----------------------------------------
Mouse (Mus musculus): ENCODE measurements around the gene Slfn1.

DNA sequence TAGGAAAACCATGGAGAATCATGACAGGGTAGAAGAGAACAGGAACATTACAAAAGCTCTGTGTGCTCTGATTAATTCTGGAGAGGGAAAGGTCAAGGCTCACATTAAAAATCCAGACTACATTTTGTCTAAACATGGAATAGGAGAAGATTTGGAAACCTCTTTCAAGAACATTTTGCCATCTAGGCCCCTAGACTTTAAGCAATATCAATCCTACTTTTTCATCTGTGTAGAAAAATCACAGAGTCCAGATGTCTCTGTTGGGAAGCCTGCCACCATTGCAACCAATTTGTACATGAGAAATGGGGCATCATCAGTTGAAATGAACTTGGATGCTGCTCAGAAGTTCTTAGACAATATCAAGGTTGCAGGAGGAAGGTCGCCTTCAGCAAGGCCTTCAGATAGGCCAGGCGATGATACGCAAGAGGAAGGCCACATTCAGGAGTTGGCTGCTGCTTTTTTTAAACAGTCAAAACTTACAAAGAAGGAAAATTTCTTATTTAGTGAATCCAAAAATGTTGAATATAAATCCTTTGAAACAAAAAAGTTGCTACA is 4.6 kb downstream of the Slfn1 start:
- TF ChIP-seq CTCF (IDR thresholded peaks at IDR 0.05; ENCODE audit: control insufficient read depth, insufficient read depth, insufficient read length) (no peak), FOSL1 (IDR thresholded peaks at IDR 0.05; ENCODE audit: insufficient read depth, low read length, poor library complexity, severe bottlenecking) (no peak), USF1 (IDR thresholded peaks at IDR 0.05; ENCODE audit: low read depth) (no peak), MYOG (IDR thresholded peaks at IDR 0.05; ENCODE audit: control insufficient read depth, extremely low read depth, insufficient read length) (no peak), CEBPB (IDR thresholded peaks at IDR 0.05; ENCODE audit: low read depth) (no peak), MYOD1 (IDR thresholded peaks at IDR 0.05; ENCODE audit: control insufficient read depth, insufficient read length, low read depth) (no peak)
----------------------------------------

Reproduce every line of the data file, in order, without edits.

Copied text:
Mouse (Mus musculus): ENCODE measurements around the gene Slfn1.

DNA sequence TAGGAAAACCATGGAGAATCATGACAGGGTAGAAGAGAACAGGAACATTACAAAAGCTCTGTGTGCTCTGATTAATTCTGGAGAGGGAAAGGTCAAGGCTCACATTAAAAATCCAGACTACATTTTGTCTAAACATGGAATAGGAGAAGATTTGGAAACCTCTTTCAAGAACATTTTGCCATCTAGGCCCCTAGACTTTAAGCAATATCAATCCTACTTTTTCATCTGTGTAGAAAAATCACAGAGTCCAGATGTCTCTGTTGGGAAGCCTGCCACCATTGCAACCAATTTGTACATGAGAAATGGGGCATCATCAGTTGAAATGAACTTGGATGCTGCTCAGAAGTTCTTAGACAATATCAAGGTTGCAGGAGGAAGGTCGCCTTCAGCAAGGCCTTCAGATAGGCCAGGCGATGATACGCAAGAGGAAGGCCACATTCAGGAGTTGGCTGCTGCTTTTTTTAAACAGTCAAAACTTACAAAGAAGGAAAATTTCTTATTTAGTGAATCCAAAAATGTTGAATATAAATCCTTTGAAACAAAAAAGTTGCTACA is 4.6 kb downstream of the Slfn1 start:
- TF ChIP-seq CTCF (IDR thresholded peaks at IDR 0.05; ENCODE audit: control insufficient read depth, insufficient read depth, insufficient read length) (no peak), FOSL1 (IDR thresholded peaks at IDR 0.05; ENCODE audit: insufficient read depth, low read length, poor library complexity, severe bottlenecking) (no peak), USF1 (IDR thresholded peaks at IDR 0.05; ENCODE audit: low read depth) (no peak), MYOG (IDR thresholded peaks at IDR 0.05; ENCODE audit: control insufficient read depth, extremely low read depth, insufficient read length) (no peak), CEBPB (IDR thresholded peaks at IDR 0.05; ENCODE audit: low read depth) (no peak), MYOD1 (IDR thresholded peaks at IDR 0.05; ENCODE audit: control insufficient read depth, insufficient read length, low read depth) (no peak)